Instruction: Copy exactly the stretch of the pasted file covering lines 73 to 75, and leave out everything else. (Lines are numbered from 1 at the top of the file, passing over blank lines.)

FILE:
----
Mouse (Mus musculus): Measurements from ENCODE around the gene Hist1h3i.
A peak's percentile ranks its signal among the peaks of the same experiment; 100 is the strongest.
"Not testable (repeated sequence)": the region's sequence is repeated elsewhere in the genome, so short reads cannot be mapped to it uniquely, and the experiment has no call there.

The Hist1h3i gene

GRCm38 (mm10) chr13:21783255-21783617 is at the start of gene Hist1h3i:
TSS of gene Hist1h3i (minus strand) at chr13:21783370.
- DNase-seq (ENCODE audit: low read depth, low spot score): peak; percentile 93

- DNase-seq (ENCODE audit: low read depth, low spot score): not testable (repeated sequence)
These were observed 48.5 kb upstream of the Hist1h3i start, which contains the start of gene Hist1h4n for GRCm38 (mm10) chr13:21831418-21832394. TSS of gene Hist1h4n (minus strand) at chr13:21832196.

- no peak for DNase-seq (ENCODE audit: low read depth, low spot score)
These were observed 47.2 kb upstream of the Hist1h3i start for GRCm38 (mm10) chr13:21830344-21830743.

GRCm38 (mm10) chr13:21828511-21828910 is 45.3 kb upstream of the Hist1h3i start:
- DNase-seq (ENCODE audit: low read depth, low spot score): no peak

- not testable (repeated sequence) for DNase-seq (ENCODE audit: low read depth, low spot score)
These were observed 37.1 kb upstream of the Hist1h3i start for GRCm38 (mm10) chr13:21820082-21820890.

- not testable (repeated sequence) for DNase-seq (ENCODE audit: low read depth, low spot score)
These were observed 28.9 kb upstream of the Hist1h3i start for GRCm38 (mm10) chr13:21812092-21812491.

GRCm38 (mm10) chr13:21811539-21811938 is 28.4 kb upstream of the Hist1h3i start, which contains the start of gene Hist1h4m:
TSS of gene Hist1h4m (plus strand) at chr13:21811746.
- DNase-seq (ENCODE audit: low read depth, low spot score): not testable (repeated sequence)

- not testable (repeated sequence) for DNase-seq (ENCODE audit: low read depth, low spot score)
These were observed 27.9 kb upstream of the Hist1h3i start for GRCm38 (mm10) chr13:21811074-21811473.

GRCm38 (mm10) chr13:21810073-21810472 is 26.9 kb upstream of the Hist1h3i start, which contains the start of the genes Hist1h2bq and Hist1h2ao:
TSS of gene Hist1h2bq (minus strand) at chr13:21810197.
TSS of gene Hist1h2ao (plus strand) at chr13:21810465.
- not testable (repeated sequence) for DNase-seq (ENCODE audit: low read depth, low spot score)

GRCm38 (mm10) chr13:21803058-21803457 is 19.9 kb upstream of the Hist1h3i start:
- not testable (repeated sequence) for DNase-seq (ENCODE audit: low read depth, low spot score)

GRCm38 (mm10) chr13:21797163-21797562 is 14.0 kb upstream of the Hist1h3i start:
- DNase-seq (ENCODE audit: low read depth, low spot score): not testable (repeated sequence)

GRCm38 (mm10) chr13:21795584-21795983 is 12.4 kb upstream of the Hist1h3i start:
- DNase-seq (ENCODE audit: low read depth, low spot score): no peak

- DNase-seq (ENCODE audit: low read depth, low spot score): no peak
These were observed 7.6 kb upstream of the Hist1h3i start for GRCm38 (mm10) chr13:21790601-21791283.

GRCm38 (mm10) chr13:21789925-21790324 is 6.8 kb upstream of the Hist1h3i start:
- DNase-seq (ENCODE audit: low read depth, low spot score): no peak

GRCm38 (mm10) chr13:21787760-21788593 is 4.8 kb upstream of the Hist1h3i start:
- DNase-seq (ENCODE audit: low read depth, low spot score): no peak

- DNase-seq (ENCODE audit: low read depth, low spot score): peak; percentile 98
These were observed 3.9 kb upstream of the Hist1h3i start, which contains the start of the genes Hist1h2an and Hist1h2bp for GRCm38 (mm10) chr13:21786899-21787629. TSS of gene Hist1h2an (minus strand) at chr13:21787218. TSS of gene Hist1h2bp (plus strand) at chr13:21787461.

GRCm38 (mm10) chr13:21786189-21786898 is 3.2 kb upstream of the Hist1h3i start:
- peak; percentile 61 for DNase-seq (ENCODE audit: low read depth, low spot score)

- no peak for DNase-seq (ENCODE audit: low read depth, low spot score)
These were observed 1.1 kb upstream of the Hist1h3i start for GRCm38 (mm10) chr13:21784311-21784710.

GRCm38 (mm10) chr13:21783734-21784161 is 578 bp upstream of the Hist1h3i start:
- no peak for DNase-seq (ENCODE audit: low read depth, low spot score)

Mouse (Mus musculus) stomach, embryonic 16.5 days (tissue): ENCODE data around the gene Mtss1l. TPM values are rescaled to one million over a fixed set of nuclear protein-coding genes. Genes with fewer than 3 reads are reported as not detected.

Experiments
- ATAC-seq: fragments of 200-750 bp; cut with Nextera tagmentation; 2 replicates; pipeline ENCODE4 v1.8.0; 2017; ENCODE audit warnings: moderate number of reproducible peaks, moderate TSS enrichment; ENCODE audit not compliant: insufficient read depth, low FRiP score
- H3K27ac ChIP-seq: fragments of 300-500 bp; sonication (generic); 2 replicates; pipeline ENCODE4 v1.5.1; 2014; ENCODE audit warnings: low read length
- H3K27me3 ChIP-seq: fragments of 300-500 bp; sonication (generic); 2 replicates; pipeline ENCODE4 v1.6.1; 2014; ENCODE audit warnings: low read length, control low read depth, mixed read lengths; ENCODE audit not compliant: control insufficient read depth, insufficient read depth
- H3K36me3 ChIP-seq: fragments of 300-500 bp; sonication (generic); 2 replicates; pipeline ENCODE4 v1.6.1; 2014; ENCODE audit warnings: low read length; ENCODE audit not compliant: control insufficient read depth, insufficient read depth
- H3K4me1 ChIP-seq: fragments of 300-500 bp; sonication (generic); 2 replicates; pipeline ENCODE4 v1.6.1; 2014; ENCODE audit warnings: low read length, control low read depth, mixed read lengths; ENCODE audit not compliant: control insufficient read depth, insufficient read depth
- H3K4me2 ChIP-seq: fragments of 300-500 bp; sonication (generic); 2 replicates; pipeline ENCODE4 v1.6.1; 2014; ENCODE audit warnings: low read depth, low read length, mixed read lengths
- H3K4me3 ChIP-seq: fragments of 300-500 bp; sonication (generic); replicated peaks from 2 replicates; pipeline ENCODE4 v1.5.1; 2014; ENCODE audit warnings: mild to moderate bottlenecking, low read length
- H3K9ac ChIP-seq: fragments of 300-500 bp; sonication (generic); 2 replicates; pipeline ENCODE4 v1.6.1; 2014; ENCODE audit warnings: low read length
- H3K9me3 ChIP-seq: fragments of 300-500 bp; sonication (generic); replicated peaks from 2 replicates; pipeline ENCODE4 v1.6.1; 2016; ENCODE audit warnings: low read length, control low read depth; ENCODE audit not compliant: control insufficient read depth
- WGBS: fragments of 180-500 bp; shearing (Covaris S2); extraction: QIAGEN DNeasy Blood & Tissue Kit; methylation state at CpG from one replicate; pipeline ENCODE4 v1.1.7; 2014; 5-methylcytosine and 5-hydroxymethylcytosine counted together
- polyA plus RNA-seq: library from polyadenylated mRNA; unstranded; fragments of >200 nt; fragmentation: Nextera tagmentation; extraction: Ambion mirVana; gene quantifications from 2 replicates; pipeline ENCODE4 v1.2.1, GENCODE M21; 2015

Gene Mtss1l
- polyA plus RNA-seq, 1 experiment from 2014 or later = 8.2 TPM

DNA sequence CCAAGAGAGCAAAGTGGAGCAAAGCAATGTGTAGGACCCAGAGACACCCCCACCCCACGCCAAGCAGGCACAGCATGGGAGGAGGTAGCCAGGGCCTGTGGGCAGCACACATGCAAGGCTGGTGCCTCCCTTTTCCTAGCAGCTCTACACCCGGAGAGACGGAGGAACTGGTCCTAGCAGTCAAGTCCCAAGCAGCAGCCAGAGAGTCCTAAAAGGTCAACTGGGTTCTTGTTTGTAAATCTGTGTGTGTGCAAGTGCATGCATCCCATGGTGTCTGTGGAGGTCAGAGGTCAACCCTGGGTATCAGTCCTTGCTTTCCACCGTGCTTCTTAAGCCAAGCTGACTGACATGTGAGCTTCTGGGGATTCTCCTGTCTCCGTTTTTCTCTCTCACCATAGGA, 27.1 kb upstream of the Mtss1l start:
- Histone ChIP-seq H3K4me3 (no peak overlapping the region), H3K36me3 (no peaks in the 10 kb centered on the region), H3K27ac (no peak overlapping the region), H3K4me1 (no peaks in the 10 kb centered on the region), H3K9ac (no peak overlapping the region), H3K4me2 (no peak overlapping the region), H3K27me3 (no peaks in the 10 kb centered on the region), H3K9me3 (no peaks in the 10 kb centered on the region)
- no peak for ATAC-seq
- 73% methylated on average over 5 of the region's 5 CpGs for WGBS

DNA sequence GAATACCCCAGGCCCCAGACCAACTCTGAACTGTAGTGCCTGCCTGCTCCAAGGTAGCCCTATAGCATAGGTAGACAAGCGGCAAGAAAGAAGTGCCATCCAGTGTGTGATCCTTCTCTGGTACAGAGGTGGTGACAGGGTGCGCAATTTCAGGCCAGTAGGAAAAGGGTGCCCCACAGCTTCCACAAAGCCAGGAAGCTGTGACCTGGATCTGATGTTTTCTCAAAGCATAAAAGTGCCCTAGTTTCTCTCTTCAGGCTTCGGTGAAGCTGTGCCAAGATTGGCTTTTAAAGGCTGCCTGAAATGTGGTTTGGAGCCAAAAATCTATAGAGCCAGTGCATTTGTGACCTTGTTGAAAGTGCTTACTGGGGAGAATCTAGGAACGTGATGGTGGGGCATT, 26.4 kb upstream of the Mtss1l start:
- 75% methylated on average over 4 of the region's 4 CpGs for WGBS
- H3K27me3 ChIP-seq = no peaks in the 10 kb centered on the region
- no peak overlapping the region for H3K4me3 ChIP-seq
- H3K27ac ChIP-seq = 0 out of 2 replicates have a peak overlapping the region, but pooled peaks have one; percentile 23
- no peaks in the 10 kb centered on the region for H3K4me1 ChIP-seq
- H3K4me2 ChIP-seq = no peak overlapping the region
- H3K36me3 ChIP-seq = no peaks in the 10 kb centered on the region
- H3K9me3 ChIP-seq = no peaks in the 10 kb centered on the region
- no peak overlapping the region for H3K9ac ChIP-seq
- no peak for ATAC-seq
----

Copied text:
- H3K36me3 ChIP-seq = no peaks in the 10 kb centered on the region
- H3K9me3 ChIP-seq = no peaks in the 10 kb centered on the region
- no peak overlapping the region for H3K9ac ChIP-seq